I was walking though a mall with a friend and as we were walking this younger male, probably in his early 20s was angrily rushing past us. We had to move aside because he was so focused on what was going on in his head that it was like he did not even see us. Well, Because of this, I noticed his face and his eyes looked reptilian LARGEER then normal, the slit down the middle and like a burnt yellow in color..and boy were they ANGRY EYES! A few weeks later, I had saw David Icke’s book and picked it up cuz it was on topic with what I saw.
After reading parts of the book I realized that the book is all FEAR BASED, and returned the book to the store. With this, I truly believe that the reptilians are a type of Demons…I know the eyes I saw, were demons. The guy at the mall was a man being possessed, if only for a few minutes. but the reason I am writing is because I don’t like how David Icke is using fear to attract demons to OTHERS.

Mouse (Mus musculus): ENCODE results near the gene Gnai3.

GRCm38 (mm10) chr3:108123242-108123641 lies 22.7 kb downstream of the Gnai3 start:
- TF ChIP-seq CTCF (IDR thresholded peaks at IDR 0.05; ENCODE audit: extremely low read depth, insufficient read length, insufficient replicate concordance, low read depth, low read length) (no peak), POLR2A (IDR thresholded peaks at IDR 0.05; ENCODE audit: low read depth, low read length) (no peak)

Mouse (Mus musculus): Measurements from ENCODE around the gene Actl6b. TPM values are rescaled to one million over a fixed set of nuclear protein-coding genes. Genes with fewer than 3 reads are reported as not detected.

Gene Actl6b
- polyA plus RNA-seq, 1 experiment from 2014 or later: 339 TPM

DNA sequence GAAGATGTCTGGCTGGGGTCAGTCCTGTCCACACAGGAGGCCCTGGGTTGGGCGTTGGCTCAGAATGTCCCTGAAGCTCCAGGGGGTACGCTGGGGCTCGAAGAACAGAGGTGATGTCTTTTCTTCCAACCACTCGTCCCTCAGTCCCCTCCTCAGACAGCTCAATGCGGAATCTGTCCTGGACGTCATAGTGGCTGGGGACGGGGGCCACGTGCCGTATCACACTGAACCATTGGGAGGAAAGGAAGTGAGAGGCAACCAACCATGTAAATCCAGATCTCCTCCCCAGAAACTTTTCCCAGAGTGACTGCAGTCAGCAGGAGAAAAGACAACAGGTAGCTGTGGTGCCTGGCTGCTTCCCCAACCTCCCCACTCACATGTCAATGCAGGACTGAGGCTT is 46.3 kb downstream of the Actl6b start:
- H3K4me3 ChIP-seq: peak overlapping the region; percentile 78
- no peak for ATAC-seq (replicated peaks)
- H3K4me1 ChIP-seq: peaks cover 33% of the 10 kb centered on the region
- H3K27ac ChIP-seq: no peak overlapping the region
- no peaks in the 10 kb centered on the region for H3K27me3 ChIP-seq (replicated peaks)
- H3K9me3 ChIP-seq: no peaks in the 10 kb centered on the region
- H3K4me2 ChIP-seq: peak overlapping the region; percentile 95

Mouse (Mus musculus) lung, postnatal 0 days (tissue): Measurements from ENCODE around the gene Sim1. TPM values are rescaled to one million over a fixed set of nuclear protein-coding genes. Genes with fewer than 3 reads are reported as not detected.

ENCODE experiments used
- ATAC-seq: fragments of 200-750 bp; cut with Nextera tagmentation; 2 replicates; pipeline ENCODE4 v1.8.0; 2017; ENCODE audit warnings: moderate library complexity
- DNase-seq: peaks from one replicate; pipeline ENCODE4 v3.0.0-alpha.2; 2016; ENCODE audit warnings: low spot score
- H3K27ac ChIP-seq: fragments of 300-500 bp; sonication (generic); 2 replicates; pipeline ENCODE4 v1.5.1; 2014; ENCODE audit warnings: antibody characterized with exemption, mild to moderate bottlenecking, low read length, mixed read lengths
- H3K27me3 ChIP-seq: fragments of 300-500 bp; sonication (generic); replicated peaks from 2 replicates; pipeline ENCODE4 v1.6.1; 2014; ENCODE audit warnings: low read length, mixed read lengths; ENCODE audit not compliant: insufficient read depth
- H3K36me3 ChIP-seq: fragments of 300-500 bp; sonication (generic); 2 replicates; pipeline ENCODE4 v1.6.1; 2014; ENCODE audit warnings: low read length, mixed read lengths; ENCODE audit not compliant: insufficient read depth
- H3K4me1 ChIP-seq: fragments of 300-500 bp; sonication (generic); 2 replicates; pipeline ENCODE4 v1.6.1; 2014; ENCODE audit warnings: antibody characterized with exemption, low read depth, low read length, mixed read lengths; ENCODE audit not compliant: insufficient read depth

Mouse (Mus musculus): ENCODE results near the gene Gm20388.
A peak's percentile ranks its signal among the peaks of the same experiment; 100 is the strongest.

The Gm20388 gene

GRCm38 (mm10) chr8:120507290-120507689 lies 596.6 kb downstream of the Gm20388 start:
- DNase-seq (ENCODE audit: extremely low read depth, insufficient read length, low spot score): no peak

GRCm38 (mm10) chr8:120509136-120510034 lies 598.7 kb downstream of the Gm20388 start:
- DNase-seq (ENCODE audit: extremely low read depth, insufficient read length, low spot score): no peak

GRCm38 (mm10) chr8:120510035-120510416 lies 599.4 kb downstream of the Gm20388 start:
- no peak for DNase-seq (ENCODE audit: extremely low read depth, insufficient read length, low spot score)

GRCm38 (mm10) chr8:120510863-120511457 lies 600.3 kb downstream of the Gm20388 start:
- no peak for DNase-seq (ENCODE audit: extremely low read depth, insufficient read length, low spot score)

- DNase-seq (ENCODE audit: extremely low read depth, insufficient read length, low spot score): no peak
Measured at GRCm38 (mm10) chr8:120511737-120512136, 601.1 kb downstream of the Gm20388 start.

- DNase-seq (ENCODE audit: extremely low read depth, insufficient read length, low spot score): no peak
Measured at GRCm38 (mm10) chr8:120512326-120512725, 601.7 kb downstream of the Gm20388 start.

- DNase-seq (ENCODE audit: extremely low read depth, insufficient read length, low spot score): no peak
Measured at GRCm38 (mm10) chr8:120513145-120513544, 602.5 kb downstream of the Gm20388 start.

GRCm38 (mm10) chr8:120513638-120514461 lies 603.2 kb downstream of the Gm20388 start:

I’m a David Icke fan in the same sense that I’m a SciFi channel fan or in the way that I quietly hope that someone discovers bigfoot, or more preferably, a really big sea monster. But I am also aware that all of that is fiction and my love of it is tinged with cynicism.
Except the sea monster. That one I’m actually counting on, just don’t ask me for what reasons.
So what does this all have to do with Kenan Malik’s nuanced political history of the “Rushdie affair”? Our demonologist posted, in its entirety, Andrew Anthony‘s review of From Fatwa To Jihad for the Guardian. Cut paste post. And this brings me to the real comment here: Blogs are currently filling a role in the emerging e-text age that pamphlets did in the early days of the printing press. Namely that quick, cheap and accessible can lead to incredibly important publications released with alarming exigence and then, in turn, they can also be used for something like this: An entire article lifted from a publication and posted on a blog about demon hunting.